What sort of set-up do you need for a lap of Fuji?
"There is no single corner at Fuji that particularly contributes to your laptime. It's relatively easy to understand the corners, and it's not a particularly tricky circuit. So it's a place where you can't afford to make any mistakes, you have to be absolutely precise and extract the maximum from your car to be fast. And that's not easy: you've still got to understand the car and find a good set-up: finding the ideal compromise is the tricky bit."
Martin Whitmarsh, CEO Formula 1, Vodafone McLaren Mercedes
What sort of challenge does the Fuji circuit provide from an engineering point of view?
"It's not a particularly extreme circuit; it's not a place that really places a premium on the car or the driver -- unless it's raining, of course. But, as a result, it's a circuit where you really benefit from solid, clever engineering rather than raw power or efficient aerodynamics. This year, we're bringing a number of smaller components to the car ahead of the race and will be working hard with our engineers to ensure that we can maximise our track time in order to get our cars well-balanced. Of course, we are reliant on good weather -- and we learnt last year that this is not always forthcoming when you're racing on the side of a mountain!"
Norbert Haug, Vice President, Mercedes-Benz Motorsport
Why did Lewis Hamilton not win after Felipe Massa's refuelling problems? At the time he was second and the winner came from 15th on the grid, the runner-up from eighth -- Lewis ended up third.
"Up until his first pit stop, Lewis was in second position. The first Safety Car period beginning on lap 15, of course, brought forward those drivers who had pitted shortly before -- like, for example, David, who was ahead of Lewis for 20 laps after his pitstop and who drove significantly more slowly than Lewis's race speed would have allowed. Drivers who could race without traffic after the Safety Car deployment had an advantage, so, as a consequence, the current Safety Car rules came under criticism."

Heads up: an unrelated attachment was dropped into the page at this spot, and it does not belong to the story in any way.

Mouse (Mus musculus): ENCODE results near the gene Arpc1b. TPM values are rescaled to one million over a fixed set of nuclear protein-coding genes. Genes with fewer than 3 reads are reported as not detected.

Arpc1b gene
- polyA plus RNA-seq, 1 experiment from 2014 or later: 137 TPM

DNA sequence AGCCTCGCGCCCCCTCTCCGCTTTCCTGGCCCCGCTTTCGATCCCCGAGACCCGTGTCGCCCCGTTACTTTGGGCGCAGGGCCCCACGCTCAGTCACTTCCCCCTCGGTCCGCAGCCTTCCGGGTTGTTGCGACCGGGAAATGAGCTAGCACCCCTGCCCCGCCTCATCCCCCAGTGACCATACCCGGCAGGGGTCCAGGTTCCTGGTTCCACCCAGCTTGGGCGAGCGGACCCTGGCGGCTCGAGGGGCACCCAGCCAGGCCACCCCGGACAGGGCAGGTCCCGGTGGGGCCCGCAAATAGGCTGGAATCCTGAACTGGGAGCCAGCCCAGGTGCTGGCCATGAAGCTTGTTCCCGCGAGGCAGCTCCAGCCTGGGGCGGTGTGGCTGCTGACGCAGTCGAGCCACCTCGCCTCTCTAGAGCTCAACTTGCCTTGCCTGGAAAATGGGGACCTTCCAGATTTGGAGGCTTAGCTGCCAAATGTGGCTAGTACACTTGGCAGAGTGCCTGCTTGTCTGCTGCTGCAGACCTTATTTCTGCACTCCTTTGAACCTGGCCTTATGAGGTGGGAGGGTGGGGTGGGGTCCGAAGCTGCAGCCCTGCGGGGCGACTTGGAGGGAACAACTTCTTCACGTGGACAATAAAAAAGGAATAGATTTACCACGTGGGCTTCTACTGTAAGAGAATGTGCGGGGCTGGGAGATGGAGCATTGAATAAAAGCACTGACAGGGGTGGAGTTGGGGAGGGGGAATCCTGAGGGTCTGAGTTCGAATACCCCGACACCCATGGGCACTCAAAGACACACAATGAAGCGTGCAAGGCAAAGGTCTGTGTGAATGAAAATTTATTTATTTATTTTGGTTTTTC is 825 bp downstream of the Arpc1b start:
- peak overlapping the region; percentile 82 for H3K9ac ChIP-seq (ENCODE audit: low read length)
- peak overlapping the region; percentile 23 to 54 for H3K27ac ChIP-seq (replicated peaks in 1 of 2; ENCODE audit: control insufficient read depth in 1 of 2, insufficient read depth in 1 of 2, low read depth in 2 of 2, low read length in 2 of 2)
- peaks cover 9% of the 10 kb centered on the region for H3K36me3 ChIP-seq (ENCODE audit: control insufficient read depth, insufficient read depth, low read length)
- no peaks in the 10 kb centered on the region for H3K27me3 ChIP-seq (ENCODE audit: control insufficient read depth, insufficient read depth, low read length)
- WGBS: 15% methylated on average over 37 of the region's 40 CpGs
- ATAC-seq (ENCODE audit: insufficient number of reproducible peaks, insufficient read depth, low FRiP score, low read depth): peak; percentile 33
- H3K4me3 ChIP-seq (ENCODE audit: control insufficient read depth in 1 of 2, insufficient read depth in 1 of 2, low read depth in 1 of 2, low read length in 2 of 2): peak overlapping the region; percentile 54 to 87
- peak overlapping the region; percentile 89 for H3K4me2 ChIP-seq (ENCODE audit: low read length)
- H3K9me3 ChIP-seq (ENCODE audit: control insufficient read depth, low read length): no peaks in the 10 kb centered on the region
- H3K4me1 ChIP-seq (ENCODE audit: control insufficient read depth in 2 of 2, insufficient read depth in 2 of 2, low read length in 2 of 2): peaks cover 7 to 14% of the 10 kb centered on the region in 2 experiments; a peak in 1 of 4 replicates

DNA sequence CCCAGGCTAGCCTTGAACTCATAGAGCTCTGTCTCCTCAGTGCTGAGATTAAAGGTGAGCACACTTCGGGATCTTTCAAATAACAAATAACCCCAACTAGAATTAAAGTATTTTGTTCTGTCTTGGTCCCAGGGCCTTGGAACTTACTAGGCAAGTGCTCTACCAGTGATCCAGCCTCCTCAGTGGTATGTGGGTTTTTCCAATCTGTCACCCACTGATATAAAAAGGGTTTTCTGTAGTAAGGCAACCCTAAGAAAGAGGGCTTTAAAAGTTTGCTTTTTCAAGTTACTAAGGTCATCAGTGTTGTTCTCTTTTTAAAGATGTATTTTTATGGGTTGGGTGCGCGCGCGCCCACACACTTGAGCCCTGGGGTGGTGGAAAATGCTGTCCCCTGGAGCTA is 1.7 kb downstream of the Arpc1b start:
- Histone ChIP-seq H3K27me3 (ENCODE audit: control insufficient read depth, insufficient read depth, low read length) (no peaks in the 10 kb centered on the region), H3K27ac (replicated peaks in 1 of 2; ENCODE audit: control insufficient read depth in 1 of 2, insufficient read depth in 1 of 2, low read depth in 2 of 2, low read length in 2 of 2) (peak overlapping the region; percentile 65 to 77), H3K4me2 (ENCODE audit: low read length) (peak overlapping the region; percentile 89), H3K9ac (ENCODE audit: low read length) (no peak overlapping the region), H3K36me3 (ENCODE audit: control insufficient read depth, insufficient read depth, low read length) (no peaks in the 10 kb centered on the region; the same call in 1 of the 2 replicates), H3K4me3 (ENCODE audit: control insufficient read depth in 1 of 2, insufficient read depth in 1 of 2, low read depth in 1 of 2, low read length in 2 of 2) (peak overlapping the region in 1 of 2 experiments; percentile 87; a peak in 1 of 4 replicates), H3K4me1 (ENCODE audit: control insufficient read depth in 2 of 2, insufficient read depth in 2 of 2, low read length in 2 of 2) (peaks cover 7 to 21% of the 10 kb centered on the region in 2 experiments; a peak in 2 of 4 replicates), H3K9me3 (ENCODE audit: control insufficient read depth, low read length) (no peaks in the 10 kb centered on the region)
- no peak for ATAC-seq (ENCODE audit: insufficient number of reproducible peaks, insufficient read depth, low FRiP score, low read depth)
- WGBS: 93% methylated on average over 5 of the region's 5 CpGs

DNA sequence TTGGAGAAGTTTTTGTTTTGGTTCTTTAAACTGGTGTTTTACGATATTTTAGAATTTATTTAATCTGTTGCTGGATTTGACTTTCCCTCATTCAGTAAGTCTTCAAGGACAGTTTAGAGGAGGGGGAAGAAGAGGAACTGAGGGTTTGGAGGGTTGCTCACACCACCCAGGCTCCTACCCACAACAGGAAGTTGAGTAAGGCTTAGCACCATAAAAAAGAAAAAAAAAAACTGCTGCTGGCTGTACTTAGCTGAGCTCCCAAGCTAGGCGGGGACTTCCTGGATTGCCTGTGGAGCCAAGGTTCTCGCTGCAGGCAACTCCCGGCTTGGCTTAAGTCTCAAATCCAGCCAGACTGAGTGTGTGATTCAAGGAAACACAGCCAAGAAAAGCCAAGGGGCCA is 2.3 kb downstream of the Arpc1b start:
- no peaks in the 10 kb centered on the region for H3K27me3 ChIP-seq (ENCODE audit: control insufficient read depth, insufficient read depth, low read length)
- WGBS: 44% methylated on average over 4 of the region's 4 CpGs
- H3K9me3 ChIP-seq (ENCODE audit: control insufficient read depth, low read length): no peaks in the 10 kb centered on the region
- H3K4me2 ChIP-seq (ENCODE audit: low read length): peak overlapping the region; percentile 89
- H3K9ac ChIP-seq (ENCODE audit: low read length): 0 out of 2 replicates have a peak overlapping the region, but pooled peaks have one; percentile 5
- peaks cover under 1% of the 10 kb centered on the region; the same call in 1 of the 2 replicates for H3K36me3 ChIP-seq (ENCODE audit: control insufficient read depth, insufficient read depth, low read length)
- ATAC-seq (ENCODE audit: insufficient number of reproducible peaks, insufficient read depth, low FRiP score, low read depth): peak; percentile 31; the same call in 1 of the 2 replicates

What are the specific challenges for drivers and teams at Fuji?
"The 4.5km track at Mount Fuji is quite a difficult task for drivers and engineers. The near-1.5km-long front straight is the longest of all circuits on the Formula 1 calendar; here the cars race at full throttle for 20 seconds. At Turn 10, the cars reach only about 70km/h. Therefore, it will be quite a challenge for drivers and engineers to find the best compromise for the set-up between the high-speed section and the slow corners. Last year's data can only be used in a limited way due to the heavy rain encountered during that event."
Prior to the final three grands prix of the season, Lewis leads the Drivers' Championship by seven points; in the constructors' rankings, Vodafone McLaren Mercedes leads by a single point. How do you approach these three races?
"Three grands prix within three weeks, on two different continents, in three different time zones are a big challenge for all drivers and teams. Since Lewis's victory in Silverstone, where he re-gained the championship lead, Vodafone McLaren Mercedes has scored 77 points. Our closest competitors, Ferrari and BMW Sauber, have achieved 43 and 46 points respectively. Lewis scored 46 points during that time. For the seventh time in a row, Lewis arrives at a grand prix as the championship leader. Everybody in the team will work hard to achieve that at the final race in Brazil."